I had intended to put the secondary of the isolation transformer that comes with the AP300 frequency analyser across the 50R injection resistor, R14, and just inject the signal like that?

Also, if I write "5K1", then to me that means 5.1K = 5100R
 
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jpanhalt

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EDIT:
I just double checked and i see that the 5.1k resistor is not 5.1k it is 5k1, which means it is a 5.1 Ohm resistor. Somehow i read that resistor value wrong with the first look.
I agree, 5k1 or 5K1 both mean 5100 Ω . 5R1 means 5.1 Ω.

0100 is too late to be working. ;)

John
 

Flyback

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Thanks, by the way, you know who replied me by email and pointed out the problem with my loop injection resistor site of the top post?.....Dr Ray Ridley himself!!!!
-the reply he gave me was very brief, I assume he is a very busy Guy so was amazed he got back to my private email to him.
 

MrAl

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Hi,

You guys are certainly right, so i was right the first time when i thought it was 5100 Ohms. I dont know why i thought it was 5.1 Ohms all of a sudden <smile>.

So with that resistor being 5100 Ohms that means the op amp unity gain amp *could* have an effect, but if it does not then that's just fine. A simulation using various frequencies will tell the tale (not just one test frequency).
 

MrAl

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Hi Flyback,

Yes i see that, but that is different than the way you did it in your circuit so there comes a question of whether or not it will alter the circuit too much. The way they did it was they put the amp right on the sense resistor, while you put the amplifier downstream after some other components. That's a world of difference. If you get lucky and it works out the same then all is well, but without knowing that ahead of time you have to assume that it is not the same. Theoretically though it is definitely not the same, just as their illustration is not *exactly* the same, but they both may work if the ratio of the impedances is favorable.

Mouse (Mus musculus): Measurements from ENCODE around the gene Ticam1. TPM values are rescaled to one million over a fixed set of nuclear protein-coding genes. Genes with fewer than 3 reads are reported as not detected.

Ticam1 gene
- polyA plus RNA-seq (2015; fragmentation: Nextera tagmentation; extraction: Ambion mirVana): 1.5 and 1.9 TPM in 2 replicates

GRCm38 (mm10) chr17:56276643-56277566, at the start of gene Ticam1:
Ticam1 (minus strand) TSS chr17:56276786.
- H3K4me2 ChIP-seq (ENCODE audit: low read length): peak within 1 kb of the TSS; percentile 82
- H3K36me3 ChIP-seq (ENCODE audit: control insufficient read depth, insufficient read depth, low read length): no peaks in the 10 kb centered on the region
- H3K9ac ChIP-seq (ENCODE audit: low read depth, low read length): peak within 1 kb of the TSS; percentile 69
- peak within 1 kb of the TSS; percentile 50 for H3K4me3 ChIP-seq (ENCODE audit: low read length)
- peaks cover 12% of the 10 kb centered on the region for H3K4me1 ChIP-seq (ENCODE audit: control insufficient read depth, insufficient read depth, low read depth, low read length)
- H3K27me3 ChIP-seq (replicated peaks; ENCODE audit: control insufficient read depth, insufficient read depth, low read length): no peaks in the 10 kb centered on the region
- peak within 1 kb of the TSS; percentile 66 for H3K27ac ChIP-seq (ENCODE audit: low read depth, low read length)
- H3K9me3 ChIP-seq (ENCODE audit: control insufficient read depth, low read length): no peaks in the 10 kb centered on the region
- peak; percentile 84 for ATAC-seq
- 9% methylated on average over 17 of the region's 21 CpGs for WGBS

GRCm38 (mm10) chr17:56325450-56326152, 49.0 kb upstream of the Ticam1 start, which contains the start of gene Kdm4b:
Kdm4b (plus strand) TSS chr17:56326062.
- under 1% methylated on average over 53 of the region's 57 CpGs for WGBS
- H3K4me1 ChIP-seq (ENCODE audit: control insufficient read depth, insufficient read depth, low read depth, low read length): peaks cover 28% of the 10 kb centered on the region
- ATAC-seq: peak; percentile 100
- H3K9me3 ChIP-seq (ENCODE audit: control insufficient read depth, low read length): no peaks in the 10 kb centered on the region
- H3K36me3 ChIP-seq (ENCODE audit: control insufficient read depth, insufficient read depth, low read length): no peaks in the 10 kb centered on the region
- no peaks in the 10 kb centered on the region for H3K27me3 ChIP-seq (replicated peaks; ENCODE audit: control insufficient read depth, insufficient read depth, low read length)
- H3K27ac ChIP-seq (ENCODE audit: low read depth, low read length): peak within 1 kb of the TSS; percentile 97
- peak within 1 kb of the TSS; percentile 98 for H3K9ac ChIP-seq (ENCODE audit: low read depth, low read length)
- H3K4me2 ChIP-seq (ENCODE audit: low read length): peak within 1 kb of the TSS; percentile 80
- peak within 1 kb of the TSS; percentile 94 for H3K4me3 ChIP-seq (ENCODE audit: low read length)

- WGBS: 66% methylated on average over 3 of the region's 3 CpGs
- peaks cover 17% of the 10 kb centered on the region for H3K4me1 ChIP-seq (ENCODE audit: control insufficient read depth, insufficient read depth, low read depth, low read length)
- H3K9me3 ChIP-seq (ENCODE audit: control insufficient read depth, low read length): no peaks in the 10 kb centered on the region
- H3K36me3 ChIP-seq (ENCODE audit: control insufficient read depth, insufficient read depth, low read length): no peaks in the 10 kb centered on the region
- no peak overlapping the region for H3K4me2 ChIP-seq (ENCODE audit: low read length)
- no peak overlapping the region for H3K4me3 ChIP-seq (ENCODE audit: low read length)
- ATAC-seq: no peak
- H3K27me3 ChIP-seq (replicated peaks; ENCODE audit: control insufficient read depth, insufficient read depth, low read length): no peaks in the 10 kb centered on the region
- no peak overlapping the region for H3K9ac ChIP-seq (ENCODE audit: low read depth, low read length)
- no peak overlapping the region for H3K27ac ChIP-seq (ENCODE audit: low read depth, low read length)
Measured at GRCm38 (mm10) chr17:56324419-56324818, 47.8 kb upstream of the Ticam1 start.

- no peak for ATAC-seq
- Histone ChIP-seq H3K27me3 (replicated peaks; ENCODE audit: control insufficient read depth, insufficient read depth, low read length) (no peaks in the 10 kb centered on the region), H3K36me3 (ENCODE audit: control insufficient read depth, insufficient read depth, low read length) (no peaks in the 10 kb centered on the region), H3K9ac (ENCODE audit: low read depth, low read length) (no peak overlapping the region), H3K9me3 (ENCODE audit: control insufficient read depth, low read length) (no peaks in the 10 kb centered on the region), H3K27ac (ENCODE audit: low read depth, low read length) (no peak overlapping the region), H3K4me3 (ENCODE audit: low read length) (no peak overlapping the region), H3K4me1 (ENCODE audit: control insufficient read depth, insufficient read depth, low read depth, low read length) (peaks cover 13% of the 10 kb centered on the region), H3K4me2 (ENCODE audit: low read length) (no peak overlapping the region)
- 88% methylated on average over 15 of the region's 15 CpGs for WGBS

A unity gain amplifier changes the impedance of both the preceding stage as well as the following stage. That can easily change the frequency response both the phase and amplitude. That's why it is so important to do it a certain way only.

Note that in their circuit it is not exact either. They are banking on the sense resistor being small as compared to the circuit to the left of the amplifier (on the output of that amplifier). If certain conditions like this are not met it will provide different results. But again since we have the option to simulate, that's a good test i think as long as we test with various frequencies and note that they all give a similar response no matter how we implement the test. In the previous circuit the presence of the capacitor will mean that lower frequency responses may match pretty well but higher frequency responses may not due to the fact that the 5100 Ohm resistor starts to become more significant then.

So the bottom line is test it, but test it completely before assuming it will provide the same response.